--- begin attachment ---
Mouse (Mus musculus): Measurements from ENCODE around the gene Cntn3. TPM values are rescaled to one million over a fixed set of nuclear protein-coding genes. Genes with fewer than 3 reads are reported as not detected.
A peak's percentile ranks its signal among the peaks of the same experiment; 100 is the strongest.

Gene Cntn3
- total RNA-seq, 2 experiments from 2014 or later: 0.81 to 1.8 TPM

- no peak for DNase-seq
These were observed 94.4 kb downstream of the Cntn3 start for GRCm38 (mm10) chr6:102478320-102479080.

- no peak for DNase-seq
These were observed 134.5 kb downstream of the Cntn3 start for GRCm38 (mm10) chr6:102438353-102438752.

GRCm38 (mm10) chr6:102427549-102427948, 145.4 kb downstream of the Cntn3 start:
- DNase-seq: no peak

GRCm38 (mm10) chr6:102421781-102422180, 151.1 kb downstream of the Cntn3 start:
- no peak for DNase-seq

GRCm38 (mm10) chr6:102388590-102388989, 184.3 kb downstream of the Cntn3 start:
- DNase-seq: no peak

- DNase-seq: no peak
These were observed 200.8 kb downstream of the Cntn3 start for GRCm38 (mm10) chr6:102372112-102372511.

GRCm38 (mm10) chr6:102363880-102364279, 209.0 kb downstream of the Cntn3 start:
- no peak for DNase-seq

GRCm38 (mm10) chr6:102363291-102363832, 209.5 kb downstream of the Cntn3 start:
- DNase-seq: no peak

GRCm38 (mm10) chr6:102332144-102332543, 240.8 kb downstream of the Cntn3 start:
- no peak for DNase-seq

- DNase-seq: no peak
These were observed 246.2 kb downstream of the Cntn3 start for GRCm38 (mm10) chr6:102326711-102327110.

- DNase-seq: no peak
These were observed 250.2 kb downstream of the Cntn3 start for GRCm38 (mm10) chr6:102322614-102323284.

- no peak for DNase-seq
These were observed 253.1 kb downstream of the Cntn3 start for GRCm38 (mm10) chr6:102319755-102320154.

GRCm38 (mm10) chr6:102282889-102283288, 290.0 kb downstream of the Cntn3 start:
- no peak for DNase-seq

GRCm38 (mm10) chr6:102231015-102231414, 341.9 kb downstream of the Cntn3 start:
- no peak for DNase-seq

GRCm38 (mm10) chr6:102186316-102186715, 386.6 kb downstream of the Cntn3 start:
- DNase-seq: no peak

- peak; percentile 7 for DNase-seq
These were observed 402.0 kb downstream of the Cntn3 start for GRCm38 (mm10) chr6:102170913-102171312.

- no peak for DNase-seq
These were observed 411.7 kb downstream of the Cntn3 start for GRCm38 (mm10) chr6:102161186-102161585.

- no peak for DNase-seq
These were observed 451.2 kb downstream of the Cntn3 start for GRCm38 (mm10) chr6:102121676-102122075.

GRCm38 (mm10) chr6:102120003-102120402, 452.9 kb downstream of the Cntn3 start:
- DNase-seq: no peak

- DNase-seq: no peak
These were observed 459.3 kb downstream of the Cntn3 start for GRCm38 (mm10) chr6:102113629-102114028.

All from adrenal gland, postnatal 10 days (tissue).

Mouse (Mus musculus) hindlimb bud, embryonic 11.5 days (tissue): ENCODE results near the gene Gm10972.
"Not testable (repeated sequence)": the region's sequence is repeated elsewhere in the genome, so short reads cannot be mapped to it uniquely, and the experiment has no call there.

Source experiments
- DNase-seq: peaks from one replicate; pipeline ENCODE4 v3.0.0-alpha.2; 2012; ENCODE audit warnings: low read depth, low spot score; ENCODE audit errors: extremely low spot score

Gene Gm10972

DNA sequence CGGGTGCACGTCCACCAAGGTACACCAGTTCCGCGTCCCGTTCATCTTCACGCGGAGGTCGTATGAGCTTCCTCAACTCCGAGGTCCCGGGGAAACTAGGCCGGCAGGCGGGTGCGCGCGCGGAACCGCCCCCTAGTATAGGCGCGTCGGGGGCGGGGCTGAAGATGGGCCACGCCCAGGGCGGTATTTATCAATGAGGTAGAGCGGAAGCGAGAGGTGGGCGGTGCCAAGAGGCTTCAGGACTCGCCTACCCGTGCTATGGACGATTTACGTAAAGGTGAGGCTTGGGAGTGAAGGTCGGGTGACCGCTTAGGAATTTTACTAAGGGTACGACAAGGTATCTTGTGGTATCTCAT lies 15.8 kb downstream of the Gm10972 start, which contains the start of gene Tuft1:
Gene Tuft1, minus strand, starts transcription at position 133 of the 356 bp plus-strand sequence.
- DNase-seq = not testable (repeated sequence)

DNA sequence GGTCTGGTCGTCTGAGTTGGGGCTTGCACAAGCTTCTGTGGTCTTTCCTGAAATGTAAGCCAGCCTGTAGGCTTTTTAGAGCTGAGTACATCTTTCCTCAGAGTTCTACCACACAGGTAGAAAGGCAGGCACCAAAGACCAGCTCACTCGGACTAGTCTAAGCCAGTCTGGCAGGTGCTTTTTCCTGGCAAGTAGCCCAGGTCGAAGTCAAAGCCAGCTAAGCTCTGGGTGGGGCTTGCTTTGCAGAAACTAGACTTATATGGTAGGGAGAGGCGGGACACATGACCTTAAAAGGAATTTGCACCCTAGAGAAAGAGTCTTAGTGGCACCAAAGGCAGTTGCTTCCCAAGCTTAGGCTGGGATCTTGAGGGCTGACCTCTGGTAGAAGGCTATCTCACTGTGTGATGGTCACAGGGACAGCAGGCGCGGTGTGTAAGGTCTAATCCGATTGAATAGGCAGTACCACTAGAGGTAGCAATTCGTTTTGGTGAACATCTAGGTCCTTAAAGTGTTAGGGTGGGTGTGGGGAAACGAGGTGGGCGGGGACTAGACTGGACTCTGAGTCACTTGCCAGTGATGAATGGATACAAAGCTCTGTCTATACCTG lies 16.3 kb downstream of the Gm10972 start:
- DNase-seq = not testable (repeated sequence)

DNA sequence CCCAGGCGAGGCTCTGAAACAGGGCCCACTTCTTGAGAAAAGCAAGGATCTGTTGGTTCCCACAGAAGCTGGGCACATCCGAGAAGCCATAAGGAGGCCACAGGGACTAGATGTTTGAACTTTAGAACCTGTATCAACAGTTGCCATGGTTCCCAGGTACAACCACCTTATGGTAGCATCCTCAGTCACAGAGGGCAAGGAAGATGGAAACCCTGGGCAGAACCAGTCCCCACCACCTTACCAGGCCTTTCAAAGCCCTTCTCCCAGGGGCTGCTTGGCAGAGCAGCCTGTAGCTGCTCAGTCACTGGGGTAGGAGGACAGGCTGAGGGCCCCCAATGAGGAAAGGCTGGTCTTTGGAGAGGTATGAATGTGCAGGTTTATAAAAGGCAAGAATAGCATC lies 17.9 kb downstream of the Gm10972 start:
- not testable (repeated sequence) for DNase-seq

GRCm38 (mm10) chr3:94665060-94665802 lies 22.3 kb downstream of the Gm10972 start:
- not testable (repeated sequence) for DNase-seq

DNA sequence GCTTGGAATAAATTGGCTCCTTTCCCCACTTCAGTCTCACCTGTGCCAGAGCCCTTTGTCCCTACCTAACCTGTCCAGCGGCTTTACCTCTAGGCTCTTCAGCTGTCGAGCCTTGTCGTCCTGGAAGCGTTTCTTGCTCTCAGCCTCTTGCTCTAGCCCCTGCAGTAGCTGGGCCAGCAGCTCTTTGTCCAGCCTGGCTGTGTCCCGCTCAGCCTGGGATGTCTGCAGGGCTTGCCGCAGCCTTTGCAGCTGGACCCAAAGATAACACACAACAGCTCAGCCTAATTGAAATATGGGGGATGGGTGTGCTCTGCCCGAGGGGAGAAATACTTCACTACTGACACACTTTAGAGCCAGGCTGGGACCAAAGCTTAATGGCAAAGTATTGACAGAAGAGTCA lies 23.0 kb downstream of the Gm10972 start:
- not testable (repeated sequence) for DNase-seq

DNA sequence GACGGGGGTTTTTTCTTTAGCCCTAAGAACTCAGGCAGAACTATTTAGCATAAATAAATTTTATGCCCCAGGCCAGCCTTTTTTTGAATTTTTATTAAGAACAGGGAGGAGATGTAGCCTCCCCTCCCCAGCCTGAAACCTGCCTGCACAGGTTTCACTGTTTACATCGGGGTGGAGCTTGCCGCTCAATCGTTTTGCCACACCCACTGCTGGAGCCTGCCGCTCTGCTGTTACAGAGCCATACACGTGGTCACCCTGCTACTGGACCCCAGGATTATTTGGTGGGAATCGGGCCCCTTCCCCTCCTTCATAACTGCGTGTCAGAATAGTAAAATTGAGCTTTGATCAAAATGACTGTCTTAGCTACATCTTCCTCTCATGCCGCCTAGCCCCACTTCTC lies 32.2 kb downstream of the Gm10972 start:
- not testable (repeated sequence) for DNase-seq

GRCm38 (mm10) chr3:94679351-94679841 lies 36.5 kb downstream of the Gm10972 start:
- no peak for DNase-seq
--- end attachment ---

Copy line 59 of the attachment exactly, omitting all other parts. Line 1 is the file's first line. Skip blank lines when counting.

- not testable (repeated sequence) for DNase-seq